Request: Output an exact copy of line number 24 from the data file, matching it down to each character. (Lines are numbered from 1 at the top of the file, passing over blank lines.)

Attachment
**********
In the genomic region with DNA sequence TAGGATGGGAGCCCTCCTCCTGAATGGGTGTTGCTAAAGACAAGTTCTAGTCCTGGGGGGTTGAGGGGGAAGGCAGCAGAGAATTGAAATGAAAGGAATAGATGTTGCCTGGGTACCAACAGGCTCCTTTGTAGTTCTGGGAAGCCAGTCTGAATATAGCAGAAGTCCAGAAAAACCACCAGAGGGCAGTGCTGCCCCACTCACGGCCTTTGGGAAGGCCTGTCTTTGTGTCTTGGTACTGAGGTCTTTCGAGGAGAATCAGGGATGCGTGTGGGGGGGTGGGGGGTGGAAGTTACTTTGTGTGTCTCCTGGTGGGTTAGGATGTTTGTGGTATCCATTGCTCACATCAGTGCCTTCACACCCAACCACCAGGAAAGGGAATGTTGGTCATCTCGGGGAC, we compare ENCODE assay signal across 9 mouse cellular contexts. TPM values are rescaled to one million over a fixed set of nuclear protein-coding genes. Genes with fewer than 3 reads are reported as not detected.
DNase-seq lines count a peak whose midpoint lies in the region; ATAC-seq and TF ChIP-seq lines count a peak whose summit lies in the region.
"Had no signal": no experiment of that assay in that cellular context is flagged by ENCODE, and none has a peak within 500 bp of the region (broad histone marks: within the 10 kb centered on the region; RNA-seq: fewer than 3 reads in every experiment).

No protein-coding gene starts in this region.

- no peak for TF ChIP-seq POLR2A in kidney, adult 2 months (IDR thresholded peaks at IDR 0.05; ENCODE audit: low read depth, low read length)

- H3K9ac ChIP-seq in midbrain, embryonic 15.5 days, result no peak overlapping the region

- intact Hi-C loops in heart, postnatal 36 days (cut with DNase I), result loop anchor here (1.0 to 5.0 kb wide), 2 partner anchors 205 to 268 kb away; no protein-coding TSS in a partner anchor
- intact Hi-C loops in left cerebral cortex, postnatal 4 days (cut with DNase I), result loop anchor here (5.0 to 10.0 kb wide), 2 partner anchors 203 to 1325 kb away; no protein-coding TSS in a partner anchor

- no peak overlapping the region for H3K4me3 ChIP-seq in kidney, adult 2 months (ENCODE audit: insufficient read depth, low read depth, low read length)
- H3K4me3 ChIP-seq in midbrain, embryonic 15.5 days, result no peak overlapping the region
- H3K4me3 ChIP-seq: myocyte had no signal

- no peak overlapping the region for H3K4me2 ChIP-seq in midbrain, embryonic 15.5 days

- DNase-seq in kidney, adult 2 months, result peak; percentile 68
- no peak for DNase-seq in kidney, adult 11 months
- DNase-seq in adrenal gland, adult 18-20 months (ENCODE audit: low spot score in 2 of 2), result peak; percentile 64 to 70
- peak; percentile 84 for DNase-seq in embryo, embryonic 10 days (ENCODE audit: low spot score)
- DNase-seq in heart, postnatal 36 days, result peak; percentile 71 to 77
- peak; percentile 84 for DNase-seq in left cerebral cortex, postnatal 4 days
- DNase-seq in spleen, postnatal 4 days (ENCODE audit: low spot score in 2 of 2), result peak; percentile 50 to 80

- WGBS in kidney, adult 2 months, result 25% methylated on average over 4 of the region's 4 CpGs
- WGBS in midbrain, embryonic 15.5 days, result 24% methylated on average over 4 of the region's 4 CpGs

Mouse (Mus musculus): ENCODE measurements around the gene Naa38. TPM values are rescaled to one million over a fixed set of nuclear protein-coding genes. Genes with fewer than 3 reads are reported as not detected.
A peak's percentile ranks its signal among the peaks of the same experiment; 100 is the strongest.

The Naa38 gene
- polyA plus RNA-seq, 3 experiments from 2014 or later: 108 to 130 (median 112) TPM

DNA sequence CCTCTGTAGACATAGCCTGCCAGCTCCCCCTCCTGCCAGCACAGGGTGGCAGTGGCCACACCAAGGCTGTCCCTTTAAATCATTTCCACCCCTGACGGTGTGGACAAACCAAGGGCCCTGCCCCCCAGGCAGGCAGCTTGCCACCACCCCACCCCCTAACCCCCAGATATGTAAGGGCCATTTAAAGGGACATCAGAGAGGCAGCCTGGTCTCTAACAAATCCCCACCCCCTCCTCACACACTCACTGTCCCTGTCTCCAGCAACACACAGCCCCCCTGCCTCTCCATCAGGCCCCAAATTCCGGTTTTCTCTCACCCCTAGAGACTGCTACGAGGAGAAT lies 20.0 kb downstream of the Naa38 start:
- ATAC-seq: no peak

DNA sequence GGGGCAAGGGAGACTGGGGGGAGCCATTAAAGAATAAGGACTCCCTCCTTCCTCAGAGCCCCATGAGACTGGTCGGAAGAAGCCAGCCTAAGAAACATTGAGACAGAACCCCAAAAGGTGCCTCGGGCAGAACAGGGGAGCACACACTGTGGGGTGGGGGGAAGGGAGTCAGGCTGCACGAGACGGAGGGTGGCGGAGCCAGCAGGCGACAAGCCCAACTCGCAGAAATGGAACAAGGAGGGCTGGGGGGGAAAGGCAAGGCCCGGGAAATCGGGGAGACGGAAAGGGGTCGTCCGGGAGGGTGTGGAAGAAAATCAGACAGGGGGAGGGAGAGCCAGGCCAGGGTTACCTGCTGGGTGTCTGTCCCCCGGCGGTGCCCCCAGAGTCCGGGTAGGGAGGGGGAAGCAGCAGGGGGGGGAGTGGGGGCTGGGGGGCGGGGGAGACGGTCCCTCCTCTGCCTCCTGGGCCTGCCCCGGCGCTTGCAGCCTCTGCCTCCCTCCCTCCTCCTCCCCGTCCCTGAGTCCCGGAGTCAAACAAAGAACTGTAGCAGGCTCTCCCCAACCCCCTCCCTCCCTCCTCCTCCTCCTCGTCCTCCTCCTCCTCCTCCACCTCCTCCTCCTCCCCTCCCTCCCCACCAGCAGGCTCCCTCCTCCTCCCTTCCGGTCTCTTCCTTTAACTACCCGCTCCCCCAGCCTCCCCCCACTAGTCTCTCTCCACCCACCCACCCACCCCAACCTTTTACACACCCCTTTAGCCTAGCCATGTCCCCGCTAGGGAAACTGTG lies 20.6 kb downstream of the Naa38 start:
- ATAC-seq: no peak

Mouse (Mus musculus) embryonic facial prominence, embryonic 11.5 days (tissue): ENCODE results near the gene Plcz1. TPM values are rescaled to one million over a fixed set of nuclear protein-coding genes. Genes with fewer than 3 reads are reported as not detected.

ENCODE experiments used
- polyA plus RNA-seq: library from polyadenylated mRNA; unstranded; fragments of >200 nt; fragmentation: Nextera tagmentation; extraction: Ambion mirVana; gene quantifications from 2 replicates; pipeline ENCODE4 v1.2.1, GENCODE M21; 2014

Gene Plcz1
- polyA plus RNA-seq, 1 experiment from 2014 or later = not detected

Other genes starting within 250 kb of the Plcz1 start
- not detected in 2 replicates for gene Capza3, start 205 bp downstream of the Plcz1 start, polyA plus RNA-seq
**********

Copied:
The Naa38 gene